Mediocre blend (Now with PNG!)

I did some more roasting yesterday. I did a batch each of Kenya Kiangundo (huge beans) and Panama Bouquette. Both should be great on their own. The Kenya is roasted full city+ or so (a little darker than I intended) and the Panama is full city. Someday I will get serious and buy a thermometer to guage the temperatures. And a stopwatch. Ok, maybe not. I kind of like the intuitive roasting, where the cues are subliminal, and you just know that the roast for this particular bean should be just a tad darker. But then again, that is how I feel about just about everything.

I also threw together a blend of coffees that I don’t really get excited about on their own. It consists of El Salvador Everest (a peaberry), Ethiopian Sidamo, and Papua New Guinea Agoga. In case you are wondering if the blend turned out exceptional, it didn’t, but it was alot more rounded than each would be on it’s own. To tell the truth, it was more of a way to use the PNG in a blend that would be palatable. I have nothing but trouble trying to get the PNG to taste good, so I though maybe it would work out in a blend that I did not expect a lot from. In that sense it was a smashing success. It truely was a mediocre blend, which we will drink without comment.

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4 thoughts on “Mediocre blend (Now with PNG!)”

  1. I also roasted some Panama and some Zambia. You know my obssessive habit of doing Latin America and Africa almost every time I roast. I barely had to recycle heat to get to 2nd crack. It was a balmy 50 F out. I got it done before the rain came on Saturday.

    I wanted to not comment on the mediocrity of PNG, but I’m afraid that many of your readers may have forgotten that PNG is coffee code for Papua New Guinea. And what’s more, I totally agree about it’s characteristics. I bought ten pounds one time because the price was right. I gave some to you one time, and tried roasting it several different ways… but I still have about five pounds. We’ll see if it ever comes out to play. Maybe for brewing at work, where most of it gets dumped at the end of the day…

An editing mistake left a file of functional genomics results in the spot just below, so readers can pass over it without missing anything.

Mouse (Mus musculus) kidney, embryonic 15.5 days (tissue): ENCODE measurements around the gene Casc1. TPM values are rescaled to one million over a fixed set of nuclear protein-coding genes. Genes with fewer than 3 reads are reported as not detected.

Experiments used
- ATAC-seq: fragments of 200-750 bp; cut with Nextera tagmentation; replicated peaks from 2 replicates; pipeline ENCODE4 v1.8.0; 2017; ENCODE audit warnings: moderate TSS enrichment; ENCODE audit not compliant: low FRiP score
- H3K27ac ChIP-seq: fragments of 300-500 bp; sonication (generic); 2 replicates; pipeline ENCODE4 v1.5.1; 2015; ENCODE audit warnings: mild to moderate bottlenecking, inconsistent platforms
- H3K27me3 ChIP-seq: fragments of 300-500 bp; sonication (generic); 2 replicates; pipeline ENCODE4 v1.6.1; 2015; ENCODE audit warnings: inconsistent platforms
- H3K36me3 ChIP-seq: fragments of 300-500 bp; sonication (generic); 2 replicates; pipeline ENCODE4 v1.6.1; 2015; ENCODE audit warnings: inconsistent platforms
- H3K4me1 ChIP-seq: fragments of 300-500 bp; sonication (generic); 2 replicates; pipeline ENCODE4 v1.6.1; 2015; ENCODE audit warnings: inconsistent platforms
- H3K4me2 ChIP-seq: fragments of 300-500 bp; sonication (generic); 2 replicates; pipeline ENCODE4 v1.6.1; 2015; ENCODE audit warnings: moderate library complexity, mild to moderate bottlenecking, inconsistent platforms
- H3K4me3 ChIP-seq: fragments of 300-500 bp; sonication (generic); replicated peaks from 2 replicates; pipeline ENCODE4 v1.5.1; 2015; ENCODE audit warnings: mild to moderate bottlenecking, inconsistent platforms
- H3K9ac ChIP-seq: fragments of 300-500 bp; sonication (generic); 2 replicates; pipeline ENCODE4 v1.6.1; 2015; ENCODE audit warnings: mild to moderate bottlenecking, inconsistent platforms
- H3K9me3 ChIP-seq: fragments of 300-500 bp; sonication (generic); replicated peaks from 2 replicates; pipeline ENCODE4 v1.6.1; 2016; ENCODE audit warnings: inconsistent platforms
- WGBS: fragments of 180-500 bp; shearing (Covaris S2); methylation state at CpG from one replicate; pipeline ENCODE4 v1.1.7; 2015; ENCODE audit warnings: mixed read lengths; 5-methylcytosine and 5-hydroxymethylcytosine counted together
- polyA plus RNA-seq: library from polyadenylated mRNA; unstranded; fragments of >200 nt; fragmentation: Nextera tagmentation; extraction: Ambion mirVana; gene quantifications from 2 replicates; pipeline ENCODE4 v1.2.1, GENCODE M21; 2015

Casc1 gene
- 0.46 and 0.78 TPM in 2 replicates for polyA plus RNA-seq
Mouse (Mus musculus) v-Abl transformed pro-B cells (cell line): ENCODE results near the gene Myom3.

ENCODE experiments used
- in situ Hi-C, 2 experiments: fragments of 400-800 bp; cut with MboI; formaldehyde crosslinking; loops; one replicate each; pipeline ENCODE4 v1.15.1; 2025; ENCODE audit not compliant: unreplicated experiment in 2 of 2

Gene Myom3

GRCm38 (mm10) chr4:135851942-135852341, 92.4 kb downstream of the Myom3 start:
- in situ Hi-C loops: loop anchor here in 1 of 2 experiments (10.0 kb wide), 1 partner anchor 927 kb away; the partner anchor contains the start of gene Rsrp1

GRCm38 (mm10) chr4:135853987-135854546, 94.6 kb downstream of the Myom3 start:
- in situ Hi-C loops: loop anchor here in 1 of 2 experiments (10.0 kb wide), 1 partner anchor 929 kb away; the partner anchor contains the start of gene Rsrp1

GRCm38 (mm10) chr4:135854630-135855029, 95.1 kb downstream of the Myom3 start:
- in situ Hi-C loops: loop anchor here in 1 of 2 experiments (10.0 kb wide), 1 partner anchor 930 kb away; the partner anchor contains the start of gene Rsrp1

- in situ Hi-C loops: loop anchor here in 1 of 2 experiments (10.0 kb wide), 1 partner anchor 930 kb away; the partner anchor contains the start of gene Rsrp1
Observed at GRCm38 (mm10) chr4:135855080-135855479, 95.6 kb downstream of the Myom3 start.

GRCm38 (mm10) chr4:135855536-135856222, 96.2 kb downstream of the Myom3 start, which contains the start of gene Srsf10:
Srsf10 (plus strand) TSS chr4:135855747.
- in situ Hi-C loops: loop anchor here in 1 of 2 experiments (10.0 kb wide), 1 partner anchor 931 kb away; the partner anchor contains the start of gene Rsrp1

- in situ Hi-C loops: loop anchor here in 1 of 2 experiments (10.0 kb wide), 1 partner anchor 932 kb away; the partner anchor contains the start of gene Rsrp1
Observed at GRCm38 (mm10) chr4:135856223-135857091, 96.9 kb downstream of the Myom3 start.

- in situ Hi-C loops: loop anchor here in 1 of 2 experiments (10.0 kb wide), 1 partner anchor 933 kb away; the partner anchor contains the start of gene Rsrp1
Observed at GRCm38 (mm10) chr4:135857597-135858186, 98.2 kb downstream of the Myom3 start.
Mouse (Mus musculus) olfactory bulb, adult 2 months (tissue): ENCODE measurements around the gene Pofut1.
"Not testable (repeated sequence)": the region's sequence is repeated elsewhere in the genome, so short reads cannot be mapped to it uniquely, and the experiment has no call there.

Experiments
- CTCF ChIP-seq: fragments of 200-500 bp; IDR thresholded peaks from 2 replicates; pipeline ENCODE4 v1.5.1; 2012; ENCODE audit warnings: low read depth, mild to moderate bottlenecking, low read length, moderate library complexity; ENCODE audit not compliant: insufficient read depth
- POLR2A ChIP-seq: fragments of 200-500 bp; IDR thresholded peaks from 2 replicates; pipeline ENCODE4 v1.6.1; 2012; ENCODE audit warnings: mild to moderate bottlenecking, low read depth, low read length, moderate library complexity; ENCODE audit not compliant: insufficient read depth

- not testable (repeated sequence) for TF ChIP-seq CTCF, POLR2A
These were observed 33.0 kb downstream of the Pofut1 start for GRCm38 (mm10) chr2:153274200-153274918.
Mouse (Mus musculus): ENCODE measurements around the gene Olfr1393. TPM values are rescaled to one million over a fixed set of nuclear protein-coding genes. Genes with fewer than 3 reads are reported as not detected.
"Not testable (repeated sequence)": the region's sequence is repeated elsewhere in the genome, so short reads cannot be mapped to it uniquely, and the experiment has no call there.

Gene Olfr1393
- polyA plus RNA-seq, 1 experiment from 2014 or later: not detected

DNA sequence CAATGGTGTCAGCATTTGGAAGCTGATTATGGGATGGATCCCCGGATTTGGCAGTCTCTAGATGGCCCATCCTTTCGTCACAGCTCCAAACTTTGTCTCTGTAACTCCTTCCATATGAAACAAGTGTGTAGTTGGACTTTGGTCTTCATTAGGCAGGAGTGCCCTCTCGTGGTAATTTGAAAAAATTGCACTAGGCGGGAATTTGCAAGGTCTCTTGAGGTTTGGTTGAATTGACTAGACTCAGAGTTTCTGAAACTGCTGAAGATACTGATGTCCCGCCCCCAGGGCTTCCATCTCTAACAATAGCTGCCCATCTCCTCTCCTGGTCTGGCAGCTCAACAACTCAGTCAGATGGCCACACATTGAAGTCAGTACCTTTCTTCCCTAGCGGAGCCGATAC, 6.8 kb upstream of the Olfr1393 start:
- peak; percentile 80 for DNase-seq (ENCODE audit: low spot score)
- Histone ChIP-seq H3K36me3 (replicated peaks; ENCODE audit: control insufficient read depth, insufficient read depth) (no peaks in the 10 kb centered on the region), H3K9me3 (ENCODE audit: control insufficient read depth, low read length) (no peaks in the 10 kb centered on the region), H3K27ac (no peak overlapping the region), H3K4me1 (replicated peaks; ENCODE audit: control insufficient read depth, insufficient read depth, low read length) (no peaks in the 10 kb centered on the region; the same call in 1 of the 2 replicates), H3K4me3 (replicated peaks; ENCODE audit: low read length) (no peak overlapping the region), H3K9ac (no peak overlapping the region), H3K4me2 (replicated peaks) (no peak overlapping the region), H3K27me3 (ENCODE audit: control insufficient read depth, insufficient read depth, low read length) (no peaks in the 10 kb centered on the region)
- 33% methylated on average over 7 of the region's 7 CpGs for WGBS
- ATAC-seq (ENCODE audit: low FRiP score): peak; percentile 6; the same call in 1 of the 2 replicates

One time my co-worker brought in some PNG from Trader Joe’s. After reading the package I was aching to try it. I brewed some but was left with a cup of flatty. I was wondering if it was ground properly, or if it wasn’t kept airtight or if it got mixed up with potting soil.

    I’m sorry that the El Sal Everest is on your unremarkable list. I bought some of it and haven’t roasted it yet. I’ll scrutinize it, and see if we can get the best out of it.

    Sorry this “comment” outgrew it’s intended purpose… not commenting on PNG.

  2. To tell the truth, I like the flavor of both the Everest and the Sidamo, just not as much on their own. A blend of those together would probably be great. I think that I compare the Everest to Santa Rita too much, and maybe it is actually quite good, but not the mellow sweetheart that Santa Rita is. Sidamo is very distinctive, but needs something else to round it out.

    I may do a blend of PNG and Indonesian Sumatra next. The Sumatra has such a strong personality, that the PNG might just become the non-descript sidekick.

  3. Nice exotic, new banner, by the way…

    I haven’t tasted any of the new stuff that I roasted. I’m okay with some rest time because we filled in the gaps between roasts with some TJs Shade Grown Yirgachefe (sp?). It’s pretty good. The Double Dark is kind of ho-hum dark roast. I’ll try to finish that stuff up and then move on to ours, it’s not like the TJs stuff was fresh when we got it. (stale face).

  4. Maybe you could try PNG with some of the Yemen I got. The Yemen is never the same sip to sip, so with any luck it would make the PNG only mediocre on some sips?

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